ceased, and all was silent as before. The “ Condemnation-eternal, too-I un- | astrologer seemed confused at this-howderstand you not.”

ever harmonious — interruption. The “ Not," interrupted the old man with “ hectic of a moment” flushed his wasted severity; " you are guiltless as yet, granted; || cheek, 'till suddenly recovering himselfall men are so until the express moment “ I insist, Sir,” he exclaimed, addressing of their fall : but listen to me, stranger ; | himself to de Lancaster, on your

instant fortune never yet smiled upon me, or mine, l departure; if to-morrow you would wish when yon night-star "-pointing to one to have futurity further revealed to your that rode high in heaven" was bright in | eyes, at your command it shall be so-but the horizon. That star bears the secret of at present you must retire, or danger, both

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to you and myself, will be the conse- | posed part of their dress, were sauntering quence."

and laughing in all directions; while the Unwilling to intrude further upon the sound of the Welsh harp from within some old man's solitude, Edward slowly retreat- rustic tent, fitted up as a sort of extempore ed; but still, as he quitted the town, and ale-house for the occasion, sent up its during the whole of his road hoine, the sweet but mournful sounds into the air. dreadful denunciation of murder seemed | Attracted by the novelty, and still more by ringing in his ears, till his brain became the graceful vivacity of the scene before literally bewildered. Of a high enthusiastic | him, Edward's heart seemed once more redisposition, Edward was nevertheless, as | lapsing into its native cheerfulness; when has been mentioned above, deeply tinc- suddenly a pretty peasant girl, who had tured with the bigoted superstition of the withdrawn herself as if on purpose from a day. His feelings in consequence, when | laughing group of which she formed the thus subdued, were softened even to effemi-centre, passed him with a basket in her nate weakness; and the heart that knew hand; and, looking on him archly as she not fear when boldly opposed to man in brushed swiftly beside him, whispered in the ranks of war, trembled and shivered his ear—“ You saw the astrologer last like a reed before the influence of an ac- | night; I was with you—I shall be with credited philosopher.

you when you visit him again—but you On returning to the monastery, and just cannot see me; adieu-we may perhap, before he entered the huge postern gate, meet again—do not, however, attempt to he cast back one look, half in hope half in || follow me”-and she glided like a spectre fear, towards the tower ; it was still shining from his path. Astonished at this unexin the full splendour of moonlight, but pected rencontre, De Lancaster rubbed his all within it was silent as the grave; and eyes, as if to ascertain whether he were even the waters of the lake that rippled dreaming. At last, roused to a sense of beneath it seemed hushed into stillness, action, he rushed from the village in the as if fearing to intsude upon the universal direction which the peasant girl had taken, sleep of nature. After a few minutes spent and soon reached the dreary rock at whose in thought, Edward also retired to rest; nor further extremity rose the astrologer's dedid he wake from a deep sleep, protracted solate tower. Here he looked carefully by excessive fatigue, until the monastery | round him ; nothing, however, could be bell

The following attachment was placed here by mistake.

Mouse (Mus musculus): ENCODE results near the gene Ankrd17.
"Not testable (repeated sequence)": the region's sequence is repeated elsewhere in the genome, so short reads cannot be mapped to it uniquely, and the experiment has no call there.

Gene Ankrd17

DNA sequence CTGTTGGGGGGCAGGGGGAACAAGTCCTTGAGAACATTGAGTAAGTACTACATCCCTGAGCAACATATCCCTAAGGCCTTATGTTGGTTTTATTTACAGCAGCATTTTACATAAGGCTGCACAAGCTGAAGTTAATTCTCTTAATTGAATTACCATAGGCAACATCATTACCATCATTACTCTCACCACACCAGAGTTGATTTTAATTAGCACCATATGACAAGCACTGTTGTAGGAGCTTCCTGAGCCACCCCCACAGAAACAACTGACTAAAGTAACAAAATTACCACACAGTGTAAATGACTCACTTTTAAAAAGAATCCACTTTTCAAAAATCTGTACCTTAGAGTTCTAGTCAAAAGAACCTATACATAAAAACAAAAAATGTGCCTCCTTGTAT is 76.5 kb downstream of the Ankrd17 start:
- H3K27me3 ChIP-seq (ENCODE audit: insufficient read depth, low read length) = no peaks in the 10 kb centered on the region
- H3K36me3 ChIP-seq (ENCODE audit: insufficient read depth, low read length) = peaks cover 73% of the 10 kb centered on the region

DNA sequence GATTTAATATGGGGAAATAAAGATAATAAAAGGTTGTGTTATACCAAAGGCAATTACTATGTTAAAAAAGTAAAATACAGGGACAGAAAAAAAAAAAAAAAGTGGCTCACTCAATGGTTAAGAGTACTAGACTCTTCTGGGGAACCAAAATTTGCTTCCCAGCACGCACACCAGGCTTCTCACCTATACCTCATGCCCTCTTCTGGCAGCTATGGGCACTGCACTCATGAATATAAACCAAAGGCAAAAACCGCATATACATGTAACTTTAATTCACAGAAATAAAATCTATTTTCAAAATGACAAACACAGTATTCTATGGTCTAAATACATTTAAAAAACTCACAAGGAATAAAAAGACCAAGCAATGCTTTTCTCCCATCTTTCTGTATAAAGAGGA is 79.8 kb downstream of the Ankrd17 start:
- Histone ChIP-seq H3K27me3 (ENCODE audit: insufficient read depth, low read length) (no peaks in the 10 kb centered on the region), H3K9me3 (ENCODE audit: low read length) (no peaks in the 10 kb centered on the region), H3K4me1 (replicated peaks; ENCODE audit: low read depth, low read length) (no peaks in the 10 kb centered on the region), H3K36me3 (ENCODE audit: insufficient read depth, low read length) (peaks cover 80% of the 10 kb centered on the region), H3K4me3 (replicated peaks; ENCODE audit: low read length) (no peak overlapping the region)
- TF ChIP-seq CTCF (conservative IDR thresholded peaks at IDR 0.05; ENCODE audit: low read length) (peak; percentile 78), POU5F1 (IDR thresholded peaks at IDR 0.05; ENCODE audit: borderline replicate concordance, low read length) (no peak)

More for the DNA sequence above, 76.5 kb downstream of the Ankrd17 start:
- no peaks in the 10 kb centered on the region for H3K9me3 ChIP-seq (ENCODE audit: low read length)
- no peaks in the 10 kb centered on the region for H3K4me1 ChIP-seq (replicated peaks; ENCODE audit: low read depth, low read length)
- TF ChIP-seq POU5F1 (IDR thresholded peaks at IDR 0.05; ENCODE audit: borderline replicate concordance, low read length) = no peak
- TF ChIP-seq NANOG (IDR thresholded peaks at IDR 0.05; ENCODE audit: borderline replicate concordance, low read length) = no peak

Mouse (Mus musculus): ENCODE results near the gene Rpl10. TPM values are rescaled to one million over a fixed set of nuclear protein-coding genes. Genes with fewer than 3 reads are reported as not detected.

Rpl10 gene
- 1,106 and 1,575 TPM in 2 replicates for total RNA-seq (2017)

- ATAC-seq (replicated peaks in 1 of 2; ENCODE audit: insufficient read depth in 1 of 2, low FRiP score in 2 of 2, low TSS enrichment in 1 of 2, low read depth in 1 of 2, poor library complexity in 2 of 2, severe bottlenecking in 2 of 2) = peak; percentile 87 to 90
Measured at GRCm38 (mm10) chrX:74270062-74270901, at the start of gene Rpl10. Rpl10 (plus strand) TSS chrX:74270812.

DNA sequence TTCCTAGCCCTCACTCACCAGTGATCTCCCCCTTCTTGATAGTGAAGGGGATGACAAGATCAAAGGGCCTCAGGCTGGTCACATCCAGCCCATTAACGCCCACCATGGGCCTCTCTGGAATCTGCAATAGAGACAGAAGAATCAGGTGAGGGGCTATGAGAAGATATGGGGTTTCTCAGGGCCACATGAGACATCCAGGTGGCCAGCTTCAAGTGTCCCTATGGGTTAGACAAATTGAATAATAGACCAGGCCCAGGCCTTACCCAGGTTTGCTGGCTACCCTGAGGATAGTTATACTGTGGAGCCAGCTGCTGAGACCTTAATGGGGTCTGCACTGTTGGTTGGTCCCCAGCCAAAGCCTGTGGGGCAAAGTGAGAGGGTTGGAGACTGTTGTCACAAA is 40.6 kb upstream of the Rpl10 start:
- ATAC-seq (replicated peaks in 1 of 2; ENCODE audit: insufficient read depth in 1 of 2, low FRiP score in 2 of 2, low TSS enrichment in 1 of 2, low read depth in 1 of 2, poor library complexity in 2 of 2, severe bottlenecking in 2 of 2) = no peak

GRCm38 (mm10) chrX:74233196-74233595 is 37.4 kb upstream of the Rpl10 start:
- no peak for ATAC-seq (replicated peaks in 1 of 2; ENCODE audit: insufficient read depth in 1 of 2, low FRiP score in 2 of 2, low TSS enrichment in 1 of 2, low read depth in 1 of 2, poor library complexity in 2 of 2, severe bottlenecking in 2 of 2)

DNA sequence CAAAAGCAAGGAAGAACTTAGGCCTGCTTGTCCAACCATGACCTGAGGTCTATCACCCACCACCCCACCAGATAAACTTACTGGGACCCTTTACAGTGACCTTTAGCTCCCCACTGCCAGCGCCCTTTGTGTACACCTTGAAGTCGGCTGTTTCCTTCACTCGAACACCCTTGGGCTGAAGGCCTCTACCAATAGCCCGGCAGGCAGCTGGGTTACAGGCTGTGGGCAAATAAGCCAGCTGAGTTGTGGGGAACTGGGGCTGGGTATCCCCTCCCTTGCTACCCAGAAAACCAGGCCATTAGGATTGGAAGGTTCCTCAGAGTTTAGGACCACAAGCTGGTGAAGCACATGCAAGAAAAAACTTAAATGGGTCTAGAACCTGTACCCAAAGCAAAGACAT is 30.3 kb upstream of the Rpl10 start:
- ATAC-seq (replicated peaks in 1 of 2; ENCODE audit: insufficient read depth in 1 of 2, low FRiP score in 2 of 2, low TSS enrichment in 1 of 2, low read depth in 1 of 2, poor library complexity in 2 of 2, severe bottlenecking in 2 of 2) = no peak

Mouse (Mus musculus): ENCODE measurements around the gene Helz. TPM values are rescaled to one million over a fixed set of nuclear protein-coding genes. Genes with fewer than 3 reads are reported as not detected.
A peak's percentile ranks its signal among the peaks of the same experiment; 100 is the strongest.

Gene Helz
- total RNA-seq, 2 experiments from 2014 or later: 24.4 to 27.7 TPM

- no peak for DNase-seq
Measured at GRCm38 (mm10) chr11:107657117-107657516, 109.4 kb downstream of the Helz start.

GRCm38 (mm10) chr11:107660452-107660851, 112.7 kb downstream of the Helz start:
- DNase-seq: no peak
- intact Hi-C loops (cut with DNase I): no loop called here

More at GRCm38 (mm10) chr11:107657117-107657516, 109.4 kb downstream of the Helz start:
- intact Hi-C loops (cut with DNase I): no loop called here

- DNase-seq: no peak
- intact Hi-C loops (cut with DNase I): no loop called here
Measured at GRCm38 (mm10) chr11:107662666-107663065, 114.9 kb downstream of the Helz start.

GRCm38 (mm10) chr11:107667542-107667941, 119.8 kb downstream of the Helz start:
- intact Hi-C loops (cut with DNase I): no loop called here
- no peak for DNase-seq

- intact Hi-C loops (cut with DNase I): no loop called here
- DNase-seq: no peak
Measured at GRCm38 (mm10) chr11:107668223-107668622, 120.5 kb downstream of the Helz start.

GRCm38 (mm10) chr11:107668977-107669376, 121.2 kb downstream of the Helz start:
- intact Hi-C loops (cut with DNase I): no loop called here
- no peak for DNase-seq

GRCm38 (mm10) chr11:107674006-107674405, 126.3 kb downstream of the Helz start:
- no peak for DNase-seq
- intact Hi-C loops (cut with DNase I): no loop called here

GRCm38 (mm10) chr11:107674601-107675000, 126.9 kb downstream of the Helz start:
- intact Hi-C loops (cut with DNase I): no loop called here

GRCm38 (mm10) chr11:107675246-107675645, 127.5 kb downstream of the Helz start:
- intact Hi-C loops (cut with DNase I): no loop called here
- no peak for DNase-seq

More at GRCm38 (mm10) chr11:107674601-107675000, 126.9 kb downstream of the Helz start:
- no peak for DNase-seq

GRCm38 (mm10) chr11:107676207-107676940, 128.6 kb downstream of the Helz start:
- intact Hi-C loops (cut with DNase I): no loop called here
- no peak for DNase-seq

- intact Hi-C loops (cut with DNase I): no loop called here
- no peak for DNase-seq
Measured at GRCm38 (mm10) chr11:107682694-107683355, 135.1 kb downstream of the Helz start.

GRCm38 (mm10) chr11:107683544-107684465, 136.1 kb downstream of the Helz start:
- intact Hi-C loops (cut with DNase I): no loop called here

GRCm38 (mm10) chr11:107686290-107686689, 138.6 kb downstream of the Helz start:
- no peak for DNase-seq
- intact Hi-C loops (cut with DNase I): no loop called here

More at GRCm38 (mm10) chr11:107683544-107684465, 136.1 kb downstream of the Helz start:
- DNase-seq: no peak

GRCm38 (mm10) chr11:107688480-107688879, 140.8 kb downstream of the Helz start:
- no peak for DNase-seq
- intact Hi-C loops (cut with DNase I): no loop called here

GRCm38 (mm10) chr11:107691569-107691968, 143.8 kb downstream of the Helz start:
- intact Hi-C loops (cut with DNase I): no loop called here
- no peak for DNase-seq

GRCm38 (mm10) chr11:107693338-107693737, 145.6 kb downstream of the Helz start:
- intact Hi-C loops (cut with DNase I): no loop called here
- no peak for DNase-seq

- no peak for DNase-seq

, chiming for morning prayers, aroused seen but now and then an eagle that wheelhim to the duties and amusements of the led round and round the summit of the day.

loftiest cliff, or the unwieldly black-cook On wandering through the village to- browsing upon the stunted herbage that in wards the close of the next afternoon, he some favoured places grew up between the discovered that it was market-day; and, loose naked crags. While thus busied in anxious to relieve the intolerable oppres- reflection, a female form appeared upon a sion of his brain, he strolled through the rock beside him ; he advanced, he shouted only desert street in Talley, endeavouring towards her—but the sound of his voice to allay the nervous excitement that weigh- seemed to act like magic upon her moveed like lead upon his heart. If any thing, ments, for no sooner had she beheld his indeed, could have roused his attention, and approach than she became invisible to his so withdrawn him awhile from himself, it | eyes, having melted apparently into thin must have been the gratifying sight that || air, and leaving no memorial of the place now greeted his eyes at every part of the where she had just stood but the cold village through which he chanced to pass. I grey rock that now frowned in utter nakedYoung girls and peasant lads, dressed in ness before him the very spirit and genius all the graceful finery of their country, |of desolation, with the national leek visible at every ex

(To be continued.)

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SKETCHES FROM MY DIARY.-No. I.